voluntary organisations, including some with political and religious
affiliations. Many of these immediately started organising relief to
people who needed food and blankets.
Governments in neighbouring states dispatched medical teams. and
relief. Private organisations, corporations, individuals reacted strongly
with an outpouring of help. Relief in the form of food, clothing,
blankets, money was donated, sent and individually transported in an
unprecedented expression of community support.
A first situation report was issued during the day of 26 January by the
Government of India, indicating that international assistance would be
welcomed. It was also stated that the airport in Ahmedabad would
facilitate entry of international search and rescue teams and relief
goods. An instruction to the Ministry of External Affairs directed that
15-day visas would be issued on arrival for in-coming relief personnel.
It was clear from the information provided that the worst damage was in
Bhuj, though there was still a lack of clarity as to the scope of the
damage. Overall, the national-level reaction appears to have become more
decisive and flexible with time. Early difficulties in obtaining
information and direction gave some international actors the impression
that the authorities were not acting strongly. This view was mistaken. The
Ministry of Agriculture Operations Emergency Control Room, and the Air
Force Flight Coordination Control Room, provided an early and effective
basis for a surging national relief effort. Members of the United Nations
system were generally not able to provide immediate support to the Indian
authorities, largely due to the lack of pre-existing working
III.5 United Nations Disaster Management Team
The United Nations Disaster Management Team (UNDMT) was alerted to the
earthquake by a phone call from OCHA Geneva. which, By 13:30 on 26
January, the UNDMT met to take first stock of the situation, albeit with
very little information available. By 20:30 it was decided to seek more
information by dispatching a small team of staff from UNDP and WHO Delhi
for first assessments. UNICEF sent two staff from Delhi to Ahmedabad on
the 27 January equipped with a satellite telephone.
OCHA Geneva made the offer of an UNDAC team on the 26th of January
early in the day.After some discussion within the UNDMT, the offer from
OCHA to dispatch an UNDAC team was accepted. UNDMT met daily during the
first days. At this stage the agency representation was at senior level,
although this seems to have changed after the first week. During the first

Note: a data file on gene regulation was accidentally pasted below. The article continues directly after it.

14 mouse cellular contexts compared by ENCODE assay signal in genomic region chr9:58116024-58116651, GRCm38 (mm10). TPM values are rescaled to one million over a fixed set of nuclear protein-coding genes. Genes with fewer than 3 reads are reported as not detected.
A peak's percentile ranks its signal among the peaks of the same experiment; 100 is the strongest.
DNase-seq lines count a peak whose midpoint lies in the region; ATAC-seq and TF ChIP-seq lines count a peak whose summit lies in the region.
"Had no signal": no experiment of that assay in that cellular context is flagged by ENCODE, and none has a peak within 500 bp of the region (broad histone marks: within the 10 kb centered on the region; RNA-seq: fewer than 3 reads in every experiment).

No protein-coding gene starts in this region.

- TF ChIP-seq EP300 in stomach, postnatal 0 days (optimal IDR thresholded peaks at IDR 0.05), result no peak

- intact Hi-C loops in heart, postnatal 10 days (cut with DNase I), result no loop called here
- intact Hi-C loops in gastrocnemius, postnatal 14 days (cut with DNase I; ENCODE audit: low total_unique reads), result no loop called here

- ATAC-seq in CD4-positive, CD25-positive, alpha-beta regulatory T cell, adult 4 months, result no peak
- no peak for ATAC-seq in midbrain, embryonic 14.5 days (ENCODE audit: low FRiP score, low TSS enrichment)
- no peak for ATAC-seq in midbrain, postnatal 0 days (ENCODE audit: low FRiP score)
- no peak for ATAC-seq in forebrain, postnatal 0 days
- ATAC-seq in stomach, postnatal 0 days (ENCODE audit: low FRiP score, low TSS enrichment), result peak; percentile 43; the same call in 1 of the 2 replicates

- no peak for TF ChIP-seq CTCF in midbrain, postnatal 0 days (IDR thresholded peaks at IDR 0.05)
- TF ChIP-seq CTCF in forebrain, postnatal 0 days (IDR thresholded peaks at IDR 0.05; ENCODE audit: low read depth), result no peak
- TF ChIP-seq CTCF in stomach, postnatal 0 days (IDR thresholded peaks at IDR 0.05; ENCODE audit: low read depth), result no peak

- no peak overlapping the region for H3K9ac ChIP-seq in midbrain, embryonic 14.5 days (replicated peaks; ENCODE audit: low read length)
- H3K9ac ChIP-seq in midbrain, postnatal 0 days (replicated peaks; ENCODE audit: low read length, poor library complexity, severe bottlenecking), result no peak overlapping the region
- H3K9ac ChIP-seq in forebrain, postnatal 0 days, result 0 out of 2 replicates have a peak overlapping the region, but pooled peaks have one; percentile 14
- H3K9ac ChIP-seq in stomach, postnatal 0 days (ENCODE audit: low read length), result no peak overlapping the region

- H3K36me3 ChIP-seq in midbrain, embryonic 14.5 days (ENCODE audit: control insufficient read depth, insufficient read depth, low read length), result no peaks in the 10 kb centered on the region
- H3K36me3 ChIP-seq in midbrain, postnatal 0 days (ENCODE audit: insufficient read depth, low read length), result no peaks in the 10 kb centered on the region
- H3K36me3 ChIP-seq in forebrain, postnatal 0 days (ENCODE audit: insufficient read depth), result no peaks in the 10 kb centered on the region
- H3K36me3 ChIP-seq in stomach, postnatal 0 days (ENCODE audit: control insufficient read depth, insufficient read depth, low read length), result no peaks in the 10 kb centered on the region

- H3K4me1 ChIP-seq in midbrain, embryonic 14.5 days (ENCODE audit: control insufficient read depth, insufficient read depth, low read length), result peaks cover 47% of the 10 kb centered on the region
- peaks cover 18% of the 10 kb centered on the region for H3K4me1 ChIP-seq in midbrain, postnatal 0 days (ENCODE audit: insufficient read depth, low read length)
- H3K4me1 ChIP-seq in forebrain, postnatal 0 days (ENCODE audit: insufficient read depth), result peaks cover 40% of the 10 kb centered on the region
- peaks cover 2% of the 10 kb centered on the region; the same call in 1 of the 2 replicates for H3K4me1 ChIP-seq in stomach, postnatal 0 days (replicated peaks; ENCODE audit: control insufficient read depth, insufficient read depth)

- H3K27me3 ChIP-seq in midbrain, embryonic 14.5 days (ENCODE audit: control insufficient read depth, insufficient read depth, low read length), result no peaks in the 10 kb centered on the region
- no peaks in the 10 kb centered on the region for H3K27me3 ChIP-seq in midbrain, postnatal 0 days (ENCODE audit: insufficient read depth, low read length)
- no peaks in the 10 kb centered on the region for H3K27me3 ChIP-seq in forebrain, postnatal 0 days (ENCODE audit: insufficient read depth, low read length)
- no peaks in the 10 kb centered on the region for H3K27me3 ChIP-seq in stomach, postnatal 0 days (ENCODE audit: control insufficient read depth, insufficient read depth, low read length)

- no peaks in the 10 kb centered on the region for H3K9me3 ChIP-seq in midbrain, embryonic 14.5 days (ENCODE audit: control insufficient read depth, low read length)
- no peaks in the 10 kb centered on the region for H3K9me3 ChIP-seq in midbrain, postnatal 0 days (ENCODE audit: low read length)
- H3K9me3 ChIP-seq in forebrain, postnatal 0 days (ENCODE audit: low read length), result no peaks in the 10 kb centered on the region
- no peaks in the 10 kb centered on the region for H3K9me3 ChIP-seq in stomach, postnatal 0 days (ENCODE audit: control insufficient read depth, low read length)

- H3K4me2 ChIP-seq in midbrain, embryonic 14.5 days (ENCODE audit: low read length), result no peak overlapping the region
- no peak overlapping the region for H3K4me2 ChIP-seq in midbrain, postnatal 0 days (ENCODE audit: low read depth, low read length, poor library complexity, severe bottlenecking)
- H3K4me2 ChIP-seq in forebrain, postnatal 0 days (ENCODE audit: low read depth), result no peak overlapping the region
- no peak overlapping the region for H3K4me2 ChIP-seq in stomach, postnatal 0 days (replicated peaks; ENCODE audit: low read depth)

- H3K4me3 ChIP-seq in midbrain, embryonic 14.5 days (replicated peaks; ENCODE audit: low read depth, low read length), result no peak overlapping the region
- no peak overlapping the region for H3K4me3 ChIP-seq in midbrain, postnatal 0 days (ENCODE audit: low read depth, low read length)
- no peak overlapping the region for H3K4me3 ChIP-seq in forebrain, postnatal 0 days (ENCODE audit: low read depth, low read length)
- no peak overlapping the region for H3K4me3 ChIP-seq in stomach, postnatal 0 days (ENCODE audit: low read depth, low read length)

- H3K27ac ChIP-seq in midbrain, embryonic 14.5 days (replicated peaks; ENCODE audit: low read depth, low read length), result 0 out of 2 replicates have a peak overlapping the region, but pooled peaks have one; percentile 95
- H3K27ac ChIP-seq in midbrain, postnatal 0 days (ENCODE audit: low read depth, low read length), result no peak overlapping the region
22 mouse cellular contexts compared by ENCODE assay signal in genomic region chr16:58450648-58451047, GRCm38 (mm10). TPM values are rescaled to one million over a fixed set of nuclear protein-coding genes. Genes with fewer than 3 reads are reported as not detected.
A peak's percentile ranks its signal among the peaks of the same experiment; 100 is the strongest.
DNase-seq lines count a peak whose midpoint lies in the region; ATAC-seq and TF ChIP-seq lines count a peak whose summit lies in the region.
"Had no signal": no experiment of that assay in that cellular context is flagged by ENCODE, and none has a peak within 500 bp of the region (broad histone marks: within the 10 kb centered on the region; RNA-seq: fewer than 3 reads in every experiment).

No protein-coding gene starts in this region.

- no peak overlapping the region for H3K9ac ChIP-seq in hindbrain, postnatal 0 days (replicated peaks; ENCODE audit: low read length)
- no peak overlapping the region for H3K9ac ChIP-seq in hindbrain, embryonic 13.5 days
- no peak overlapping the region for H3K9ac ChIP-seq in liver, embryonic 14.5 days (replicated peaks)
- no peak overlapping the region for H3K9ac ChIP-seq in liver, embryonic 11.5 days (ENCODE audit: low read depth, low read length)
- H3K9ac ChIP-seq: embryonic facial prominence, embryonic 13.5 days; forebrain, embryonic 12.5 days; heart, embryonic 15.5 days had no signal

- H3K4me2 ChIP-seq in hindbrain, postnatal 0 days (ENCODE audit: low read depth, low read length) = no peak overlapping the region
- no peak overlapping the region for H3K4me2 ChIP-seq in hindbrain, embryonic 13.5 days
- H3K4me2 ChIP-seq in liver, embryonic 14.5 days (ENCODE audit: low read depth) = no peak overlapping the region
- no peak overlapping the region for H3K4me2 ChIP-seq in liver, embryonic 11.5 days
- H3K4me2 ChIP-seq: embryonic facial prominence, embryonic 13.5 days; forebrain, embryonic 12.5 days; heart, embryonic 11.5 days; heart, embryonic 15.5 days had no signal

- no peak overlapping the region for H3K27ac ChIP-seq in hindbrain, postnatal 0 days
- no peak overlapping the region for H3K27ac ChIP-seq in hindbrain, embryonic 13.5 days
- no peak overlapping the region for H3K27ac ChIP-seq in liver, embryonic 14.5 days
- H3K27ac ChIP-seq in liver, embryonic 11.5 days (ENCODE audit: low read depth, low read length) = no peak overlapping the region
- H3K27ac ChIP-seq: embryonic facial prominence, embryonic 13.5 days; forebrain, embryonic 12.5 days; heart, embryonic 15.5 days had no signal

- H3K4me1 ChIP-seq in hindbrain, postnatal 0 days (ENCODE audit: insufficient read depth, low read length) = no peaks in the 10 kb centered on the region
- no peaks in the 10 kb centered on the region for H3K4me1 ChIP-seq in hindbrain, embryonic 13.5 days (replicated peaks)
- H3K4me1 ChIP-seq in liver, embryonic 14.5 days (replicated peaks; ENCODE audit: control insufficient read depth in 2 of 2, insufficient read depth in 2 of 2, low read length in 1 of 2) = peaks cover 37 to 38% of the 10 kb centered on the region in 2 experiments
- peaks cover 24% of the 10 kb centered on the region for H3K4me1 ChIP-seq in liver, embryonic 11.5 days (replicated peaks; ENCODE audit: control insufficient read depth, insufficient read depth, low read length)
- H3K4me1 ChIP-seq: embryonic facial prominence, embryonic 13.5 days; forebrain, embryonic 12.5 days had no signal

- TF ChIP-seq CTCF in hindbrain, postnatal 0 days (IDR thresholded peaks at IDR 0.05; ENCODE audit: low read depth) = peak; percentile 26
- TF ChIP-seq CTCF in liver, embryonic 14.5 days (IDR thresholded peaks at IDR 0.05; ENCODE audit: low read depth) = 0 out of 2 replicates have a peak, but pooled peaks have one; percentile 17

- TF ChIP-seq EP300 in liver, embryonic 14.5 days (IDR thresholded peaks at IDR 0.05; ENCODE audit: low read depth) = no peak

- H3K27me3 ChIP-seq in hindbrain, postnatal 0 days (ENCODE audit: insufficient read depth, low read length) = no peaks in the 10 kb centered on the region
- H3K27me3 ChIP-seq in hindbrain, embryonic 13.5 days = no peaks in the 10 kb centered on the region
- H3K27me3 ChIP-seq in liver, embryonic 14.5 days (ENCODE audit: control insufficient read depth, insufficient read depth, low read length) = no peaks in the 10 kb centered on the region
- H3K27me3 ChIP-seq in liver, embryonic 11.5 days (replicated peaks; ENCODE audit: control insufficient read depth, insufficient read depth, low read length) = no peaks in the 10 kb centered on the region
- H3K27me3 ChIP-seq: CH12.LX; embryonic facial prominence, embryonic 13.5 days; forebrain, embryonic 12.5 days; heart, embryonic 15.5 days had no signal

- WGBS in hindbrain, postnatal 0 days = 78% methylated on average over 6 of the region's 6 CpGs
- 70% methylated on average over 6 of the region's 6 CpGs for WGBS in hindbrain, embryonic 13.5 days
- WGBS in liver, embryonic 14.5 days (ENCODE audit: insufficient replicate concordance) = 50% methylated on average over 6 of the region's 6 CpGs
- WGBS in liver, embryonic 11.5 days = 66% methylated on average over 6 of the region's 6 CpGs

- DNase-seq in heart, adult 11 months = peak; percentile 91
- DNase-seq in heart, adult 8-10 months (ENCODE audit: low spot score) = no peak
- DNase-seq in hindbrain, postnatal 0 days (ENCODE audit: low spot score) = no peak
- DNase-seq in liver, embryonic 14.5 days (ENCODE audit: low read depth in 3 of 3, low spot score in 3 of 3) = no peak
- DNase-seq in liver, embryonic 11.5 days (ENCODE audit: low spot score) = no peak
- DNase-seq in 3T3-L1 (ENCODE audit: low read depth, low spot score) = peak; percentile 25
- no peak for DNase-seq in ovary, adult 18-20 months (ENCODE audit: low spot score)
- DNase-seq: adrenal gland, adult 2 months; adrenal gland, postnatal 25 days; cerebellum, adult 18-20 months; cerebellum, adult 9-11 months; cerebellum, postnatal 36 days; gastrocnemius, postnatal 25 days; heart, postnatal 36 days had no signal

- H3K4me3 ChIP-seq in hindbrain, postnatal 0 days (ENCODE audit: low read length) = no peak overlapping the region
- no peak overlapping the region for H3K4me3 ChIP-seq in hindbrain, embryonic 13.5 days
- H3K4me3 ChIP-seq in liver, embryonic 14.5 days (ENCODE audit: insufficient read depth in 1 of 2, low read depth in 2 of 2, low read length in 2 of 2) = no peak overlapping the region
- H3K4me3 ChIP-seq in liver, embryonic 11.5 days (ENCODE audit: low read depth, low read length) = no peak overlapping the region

week decisions were taken on sector lead agencies and on cooperation
within the sectors. This was particularly relevant for the agencies that
were already active in Gujarat (UNICEF, WHO, WFP, ILO, UNDP, UNFPA) which
could use their established channels for first assessment.
The Delhi-based representatives of a number of donor Governments called
United Nations agencies individually during the first days, asking for
information about the disaster and about the UN's own plans. An
information meeting with the donors was called for the following days, at
the insistence of a donor Government. A coordination meeting under the
leadership of WFP was also set up for non-governmental organisations.
UNDMT requested OCHA to provide a staff member to assist with the
preparation of an action plan for the UN in India. Daily situation reports
to OCHA Geneva were sent from the UNDMT to OCHA Geneva until the UNDAC
situation reports started being sent.
On 6 February the UN system in India issued a summary of the United
Nations Action Plan, with a full document following two days later. The
summary provided a quick overview of action taken within the UN system,
indications of need for new resources, and a statement of how to use
ongoing resources to meet the needs generated by the disaster.
This document was mailed to all diplomatic missions in Delhi on the
donor list. As a fundraising tool, the Action Plan was followed up by
agencies individually, and the success of the early resource mobilisation
largely depended on the substance of the action and the credibility of
each individual agency with its own donor constituency. In general, the UN
agencies developed their own operational strategies, while the UNDMT
remained a forum for information exchange.
There was no corresponding focal point in the field. In the early days
it appeared that UNICEF would provide some lead, but this initiative did
not gain momentum. As UNDAC arrived, expectations were pinned to their
ability to provide this lead role at field level. UNDP also arrived and
informed the agencies of its mandate to coordinate and focus on
rehabilitation and livelihoods.
III.6 OCHA and the UNDAC deployment